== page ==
In 2005, the University of California, Irvine set an ambitious fundraising goal—to raise $1 billion in 10 years. Last month, the university achieved its goal, closing its “Shaping the Future” campaign with a total of $1,013,853,274.
That eye-popping figure makes UCI the first nonprofit in Orange County to “attempt and raise” over a billion dollars in private support. The money will fund a wide variety of schools and units on the UC Irvine campus; a press release notes that it will support “scholarships and fellowships; new buildings, equipment and labs; creation and enhancement of academic programs; recruitment and retention of outstanding faculty; and interdisciplinary collaborations that are tackling today’s pressing global challenges.”
“Shaping the Future” began in 2005 with a three-year “quiet phase” in which the university raised $405 million. In October of 2008, UCI began publicly promoting the campaign, and was able to raise the additional $600 million in the remaining seven years. According to the university, nearly half (45 percent) of donors to the campaign were UCI alumni. Another 28 percent were “friends and grateful patients of UCI,” and 20 percent were “students, faculty, staff and parents.” The remaining seven percent of donors were corporations and foundations.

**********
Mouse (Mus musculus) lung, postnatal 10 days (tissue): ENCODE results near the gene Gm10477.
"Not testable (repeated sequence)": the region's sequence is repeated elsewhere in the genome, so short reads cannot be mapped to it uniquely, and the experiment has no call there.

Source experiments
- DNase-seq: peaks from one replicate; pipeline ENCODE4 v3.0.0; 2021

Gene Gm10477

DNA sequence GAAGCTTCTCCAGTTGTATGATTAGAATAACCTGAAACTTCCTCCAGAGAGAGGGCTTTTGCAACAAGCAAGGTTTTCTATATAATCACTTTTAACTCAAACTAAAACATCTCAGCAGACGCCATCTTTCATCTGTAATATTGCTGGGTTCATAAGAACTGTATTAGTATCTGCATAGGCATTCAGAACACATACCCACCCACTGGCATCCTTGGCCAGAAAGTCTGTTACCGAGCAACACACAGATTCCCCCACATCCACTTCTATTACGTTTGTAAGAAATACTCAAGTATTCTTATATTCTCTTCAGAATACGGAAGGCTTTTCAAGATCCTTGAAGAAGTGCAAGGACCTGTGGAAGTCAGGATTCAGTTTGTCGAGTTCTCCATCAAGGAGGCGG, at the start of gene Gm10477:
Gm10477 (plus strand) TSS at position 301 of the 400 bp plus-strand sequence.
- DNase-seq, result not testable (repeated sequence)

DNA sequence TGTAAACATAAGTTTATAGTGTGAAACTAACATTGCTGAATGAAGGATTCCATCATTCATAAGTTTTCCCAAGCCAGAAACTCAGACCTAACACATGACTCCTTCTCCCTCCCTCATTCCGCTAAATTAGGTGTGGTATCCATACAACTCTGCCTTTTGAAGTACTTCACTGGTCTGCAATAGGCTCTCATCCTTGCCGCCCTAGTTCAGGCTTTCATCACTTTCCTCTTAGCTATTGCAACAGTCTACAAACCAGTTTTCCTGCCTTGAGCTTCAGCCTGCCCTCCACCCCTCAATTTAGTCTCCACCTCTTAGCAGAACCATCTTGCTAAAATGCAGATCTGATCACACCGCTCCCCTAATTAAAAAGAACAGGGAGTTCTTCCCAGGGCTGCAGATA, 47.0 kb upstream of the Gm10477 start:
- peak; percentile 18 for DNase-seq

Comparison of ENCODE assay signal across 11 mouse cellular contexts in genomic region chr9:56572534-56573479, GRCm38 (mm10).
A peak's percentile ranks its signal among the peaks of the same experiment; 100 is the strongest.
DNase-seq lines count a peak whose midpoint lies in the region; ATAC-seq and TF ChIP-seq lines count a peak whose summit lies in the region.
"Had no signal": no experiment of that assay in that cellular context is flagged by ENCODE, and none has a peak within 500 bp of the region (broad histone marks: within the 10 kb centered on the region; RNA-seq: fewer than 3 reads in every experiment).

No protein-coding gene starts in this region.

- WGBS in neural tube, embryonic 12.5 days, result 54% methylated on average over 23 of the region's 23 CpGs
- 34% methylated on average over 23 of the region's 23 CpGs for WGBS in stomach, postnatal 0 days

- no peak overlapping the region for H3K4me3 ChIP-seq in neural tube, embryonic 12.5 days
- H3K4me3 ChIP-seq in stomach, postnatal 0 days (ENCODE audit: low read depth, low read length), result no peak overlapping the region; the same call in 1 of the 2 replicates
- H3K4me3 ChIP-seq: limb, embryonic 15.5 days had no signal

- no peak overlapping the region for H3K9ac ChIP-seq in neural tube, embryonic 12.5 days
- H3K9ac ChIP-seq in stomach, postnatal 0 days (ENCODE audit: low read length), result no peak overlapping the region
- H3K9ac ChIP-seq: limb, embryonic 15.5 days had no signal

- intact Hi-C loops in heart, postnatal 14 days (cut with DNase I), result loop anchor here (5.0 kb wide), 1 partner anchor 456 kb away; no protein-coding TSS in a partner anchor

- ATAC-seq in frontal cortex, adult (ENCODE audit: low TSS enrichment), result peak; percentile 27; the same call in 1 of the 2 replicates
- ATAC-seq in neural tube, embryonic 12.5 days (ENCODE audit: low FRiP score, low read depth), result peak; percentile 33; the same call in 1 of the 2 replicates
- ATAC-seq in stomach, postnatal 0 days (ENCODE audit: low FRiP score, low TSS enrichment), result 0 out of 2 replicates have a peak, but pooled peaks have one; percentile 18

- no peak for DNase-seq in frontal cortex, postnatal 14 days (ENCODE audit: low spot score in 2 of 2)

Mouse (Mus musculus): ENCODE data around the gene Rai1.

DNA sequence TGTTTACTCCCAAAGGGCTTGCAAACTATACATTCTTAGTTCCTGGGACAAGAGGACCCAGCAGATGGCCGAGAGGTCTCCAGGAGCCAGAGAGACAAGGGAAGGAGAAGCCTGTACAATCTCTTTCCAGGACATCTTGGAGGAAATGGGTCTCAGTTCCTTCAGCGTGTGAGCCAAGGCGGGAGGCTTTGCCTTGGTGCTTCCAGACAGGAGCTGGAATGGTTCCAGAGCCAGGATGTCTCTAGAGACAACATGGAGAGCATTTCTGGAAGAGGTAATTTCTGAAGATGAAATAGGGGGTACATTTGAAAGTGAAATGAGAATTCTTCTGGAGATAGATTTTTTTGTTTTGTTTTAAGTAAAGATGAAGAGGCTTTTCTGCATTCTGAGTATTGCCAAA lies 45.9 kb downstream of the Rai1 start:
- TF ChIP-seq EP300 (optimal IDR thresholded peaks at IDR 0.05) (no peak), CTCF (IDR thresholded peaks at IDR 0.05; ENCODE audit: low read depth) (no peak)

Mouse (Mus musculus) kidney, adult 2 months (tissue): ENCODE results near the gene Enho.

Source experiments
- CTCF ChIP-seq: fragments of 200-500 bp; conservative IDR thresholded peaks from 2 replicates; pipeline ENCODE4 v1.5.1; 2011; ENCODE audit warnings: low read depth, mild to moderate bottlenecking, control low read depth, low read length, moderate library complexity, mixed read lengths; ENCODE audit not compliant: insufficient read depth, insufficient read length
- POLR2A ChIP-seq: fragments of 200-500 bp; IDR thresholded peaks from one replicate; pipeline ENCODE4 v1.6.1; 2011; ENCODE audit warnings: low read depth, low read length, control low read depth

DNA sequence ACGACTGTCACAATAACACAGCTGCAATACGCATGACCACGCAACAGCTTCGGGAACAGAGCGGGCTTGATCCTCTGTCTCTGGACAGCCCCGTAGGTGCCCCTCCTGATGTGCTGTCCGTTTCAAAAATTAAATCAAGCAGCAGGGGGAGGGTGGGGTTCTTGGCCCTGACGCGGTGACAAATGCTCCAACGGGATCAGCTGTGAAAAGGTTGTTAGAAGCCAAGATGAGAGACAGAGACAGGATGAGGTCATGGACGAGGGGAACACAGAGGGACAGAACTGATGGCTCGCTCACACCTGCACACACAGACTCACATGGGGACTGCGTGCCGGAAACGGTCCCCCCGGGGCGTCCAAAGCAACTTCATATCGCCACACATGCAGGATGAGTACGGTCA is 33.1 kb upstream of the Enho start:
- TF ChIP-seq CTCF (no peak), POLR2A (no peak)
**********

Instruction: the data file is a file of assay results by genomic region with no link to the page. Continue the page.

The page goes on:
An impressive 89 percent of donations to the campaign were under $1,000. That means over 100,000 small donations—and even if every one came in at $1,000, the remaining 11 percent of gifts would have to add up to at least $900 million. That means some major donors had to step up.
It’s a safe bet that UCI had some aces up its sleeve in case the campaign came down to the wire, and we’ll never know which—if any—it had to play. Regardless, raising over $100 million a year for a decade running is no mean feat.
Setting public fundraising goals is a double-edged sword, and few organizations are willing to risk it unless they have a lot of confidence in their development team. The staff at UCI hedged their bets by waiting until they had built up a solid foundation, raising 40 percent of their total goal before going public with the campaign. And because they did so in just three years, the team had another seven to raise the remaining 60 percent. We’ll have to see how long they give themselves to raise $1 trillion.